Auckland, New Zealand: Wheel chair stuck in flange-way gap – KiwiRail accepts responsibility

11 Jun

This story is a little old but still significant as it relates to the flange-way gap that has been implicated in a number of fatal accidents around the world. Please see the text of the KiwiRail media release which follows and is in turn followed by the links to the summary report of the independent investigator engaged by KiwiRail.

KiwiRail has today [May 9th, 2013] released the report on its investigation into the accident in which a young woman was critically injured when a train hit her wheel chair after it became stuck at the Morningside pedestrian level crossing.

KiwiRail Chairman, John Spencer, says the investigation has shown that due to a number of failings the degraded condition of the crossing was not identified and remedied as it should have been prior to the accident.

“We take our responsibility for meeting our own safety standards seriously and are very disappointed and apologetic for our failure in this instance.”

“If it wasn’t for the two brave people who intervened, the outcome would have been much worse. We have thanked them and think they deserve wider, public recognition for their actions.”

The report found that the width and depth of the flange gap, the uneven surface of the crossing and the angle of the crossing were contributing factors to the accident.

“Despite the crossing being fully rebuilt in mid-2011, its condition had deteriorated rapidly mostly due to the combined impact of storm-water flooding and a broken water pipe beneath it.”

“We have shared the findings of this report with the young woman’s family, and we will continue to remain in contact with them providing any appropriate levels of support for as long as is needed.”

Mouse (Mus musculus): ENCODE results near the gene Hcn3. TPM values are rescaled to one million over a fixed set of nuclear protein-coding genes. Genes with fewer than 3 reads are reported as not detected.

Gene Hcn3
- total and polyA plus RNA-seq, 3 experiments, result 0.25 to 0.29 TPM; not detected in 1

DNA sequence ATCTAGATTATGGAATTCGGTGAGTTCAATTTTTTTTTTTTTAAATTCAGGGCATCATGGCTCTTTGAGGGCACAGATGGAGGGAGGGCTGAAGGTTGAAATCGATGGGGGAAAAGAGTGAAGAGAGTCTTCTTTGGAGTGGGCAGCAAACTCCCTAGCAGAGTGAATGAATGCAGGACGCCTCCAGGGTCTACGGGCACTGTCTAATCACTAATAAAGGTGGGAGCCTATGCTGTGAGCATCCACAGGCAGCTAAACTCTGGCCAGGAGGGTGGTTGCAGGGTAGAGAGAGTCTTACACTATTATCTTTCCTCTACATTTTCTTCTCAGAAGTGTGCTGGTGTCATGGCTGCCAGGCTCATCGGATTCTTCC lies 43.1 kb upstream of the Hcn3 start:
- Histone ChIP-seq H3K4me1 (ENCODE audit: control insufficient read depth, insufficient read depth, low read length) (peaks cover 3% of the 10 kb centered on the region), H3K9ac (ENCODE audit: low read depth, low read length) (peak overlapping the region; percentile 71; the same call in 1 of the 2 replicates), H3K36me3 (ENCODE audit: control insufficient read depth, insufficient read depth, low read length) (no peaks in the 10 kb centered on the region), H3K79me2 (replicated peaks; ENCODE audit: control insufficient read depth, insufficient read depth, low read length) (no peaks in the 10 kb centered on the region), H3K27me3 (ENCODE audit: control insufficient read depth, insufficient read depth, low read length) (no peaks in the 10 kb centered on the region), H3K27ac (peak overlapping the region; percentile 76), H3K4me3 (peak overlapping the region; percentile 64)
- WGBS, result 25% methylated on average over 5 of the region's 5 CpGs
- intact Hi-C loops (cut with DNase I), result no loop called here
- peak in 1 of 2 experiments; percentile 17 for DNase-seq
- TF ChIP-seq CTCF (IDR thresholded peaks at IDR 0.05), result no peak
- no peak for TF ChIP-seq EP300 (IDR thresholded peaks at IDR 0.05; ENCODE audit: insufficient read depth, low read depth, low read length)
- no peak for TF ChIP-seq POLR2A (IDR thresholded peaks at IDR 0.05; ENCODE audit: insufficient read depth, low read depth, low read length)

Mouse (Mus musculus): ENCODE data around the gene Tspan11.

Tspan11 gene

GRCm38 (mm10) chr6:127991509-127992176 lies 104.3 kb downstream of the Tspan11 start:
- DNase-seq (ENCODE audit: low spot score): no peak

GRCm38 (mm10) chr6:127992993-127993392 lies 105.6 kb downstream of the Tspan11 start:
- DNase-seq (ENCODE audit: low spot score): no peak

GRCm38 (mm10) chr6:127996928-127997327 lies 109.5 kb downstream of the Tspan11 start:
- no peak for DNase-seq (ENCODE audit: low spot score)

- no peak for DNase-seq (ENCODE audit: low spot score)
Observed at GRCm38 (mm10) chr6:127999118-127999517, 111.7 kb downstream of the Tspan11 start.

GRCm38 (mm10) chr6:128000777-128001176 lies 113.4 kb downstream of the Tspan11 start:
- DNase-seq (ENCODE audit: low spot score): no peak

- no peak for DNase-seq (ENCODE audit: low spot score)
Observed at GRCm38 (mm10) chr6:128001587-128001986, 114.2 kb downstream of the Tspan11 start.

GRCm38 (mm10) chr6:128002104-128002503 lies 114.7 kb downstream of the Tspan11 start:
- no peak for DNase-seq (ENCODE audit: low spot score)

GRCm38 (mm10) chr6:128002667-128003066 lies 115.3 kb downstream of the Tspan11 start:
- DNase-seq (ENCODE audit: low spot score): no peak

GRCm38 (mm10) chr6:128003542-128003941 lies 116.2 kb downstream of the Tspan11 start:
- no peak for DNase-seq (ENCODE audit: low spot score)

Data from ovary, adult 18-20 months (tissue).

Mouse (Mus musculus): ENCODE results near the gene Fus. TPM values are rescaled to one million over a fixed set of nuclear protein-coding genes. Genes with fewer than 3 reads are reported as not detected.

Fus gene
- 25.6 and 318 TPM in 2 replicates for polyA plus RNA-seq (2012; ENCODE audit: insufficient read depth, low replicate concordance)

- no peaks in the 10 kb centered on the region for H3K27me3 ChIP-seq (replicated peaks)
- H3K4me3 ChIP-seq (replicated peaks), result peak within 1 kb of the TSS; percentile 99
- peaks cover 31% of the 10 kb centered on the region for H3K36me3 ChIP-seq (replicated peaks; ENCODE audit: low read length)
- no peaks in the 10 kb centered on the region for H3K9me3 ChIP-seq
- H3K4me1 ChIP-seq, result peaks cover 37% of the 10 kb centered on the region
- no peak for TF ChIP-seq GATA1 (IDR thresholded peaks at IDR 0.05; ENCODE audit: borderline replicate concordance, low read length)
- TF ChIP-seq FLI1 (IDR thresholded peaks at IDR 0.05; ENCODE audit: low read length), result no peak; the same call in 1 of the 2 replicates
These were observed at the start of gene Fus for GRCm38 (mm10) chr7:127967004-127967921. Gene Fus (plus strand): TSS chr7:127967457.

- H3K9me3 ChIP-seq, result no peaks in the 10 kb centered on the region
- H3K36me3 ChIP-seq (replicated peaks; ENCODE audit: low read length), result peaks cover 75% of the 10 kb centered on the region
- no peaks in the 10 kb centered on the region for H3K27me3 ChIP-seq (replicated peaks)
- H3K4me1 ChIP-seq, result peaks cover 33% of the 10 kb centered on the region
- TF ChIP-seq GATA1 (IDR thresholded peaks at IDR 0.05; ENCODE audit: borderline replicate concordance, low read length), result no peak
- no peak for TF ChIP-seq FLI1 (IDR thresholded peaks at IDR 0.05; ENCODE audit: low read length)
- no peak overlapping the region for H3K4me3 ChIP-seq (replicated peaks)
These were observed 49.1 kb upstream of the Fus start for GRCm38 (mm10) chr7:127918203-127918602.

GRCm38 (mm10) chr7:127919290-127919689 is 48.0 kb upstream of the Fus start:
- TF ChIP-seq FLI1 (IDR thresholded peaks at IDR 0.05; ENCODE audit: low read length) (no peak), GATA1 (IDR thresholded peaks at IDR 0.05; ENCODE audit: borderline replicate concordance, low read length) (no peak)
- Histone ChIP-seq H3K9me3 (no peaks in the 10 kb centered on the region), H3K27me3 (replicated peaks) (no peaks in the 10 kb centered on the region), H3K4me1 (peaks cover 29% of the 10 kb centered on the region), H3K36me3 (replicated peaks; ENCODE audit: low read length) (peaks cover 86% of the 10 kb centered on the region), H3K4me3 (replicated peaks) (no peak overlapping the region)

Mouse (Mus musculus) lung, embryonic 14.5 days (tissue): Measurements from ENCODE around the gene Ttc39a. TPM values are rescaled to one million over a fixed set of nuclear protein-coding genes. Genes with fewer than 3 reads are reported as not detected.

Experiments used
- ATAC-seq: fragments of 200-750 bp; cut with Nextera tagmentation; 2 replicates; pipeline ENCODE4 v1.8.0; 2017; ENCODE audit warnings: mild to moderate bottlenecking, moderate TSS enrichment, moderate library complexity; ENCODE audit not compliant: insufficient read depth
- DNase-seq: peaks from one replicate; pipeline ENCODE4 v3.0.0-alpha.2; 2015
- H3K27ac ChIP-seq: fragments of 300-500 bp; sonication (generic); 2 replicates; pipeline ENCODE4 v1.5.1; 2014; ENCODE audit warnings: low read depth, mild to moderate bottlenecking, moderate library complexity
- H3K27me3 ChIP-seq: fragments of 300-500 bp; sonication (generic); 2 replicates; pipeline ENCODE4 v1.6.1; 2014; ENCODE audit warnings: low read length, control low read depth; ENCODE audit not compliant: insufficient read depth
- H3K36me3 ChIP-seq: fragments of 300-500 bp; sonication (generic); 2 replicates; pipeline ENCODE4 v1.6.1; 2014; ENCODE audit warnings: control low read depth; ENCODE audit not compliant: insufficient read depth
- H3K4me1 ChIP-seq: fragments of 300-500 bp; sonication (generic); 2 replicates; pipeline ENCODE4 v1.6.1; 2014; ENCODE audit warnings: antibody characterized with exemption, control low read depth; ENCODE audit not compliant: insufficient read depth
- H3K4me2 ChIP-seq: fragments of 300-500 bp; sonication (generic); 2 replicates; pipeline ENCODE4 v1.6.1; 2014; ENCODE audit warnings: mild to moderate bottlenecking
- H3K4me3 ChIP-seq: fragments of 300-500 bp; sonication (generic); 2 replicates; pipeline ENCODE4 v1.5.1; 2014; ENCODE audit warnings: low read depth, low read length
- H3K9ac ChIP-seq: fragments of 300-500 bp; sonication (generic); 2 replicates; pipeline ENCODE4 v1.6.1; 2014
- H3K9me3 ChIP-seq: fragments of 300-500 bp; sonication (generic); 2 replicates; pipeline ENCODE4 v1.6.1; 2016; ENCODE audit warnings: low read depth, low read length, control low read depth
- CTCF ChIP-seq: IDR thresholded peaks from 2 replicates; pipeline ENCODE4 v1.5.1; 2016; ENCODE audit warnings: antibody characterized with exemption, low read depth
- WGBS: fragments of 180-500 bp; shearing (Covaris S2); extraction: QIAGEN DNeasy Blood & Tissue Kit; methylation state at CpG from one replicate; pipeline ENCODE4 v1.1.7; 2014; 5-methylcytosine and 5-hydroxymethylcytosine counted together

Mr Spencer says that work has already begun to mitigate the risk of any accidents like this occurring again.

“We took immediate steps after the accident to re-seal Morningside crossing and inspect other similar pedestrian rail crossings nationally.”

“There were no crossings identified with the same level of deficiency as that at Morningside, but over the three days following the accident work was done on eight of the 60 crossings in Auckland to improve their underfoot evenness.

“KiwiRail staff immediately acted on the issues this incident made obvious and have already implemented some improvements.

“With the completion of this report we will act on its recommendations to review both pedestrian level crossing design and construction, and make further improvements to our inspection process.”

Mr Spencer says KiwiRail would be looking internationally to identify other methods that may help better manage the design, construction, inspection and maintenance needs specific to rail pedestrian level crossings.

“Our intention is to also continue to involve groups representing mobility impaired users and cyclists in this work. We have already taken the first steps with key staff taking part in field trips with wheel chair users in Auckland to understand the issues they face when crossing the tracks.”

“Level crossings are the interface between road/footpath and rail and it is critical that KiwiRail, relevant roading authorities and other agencies with an interest in, or responsibility for, safety at level crossings continue to work closely together to ensure appropriate solutions and processes are in place to best manage the public risks around New Zealand’s 4,000km long national rail network.”

To access the independent report go to: http://www.kiwirail.co.nz/uploads/Publications/Morningside%20Report%20and%20Summary.pdf

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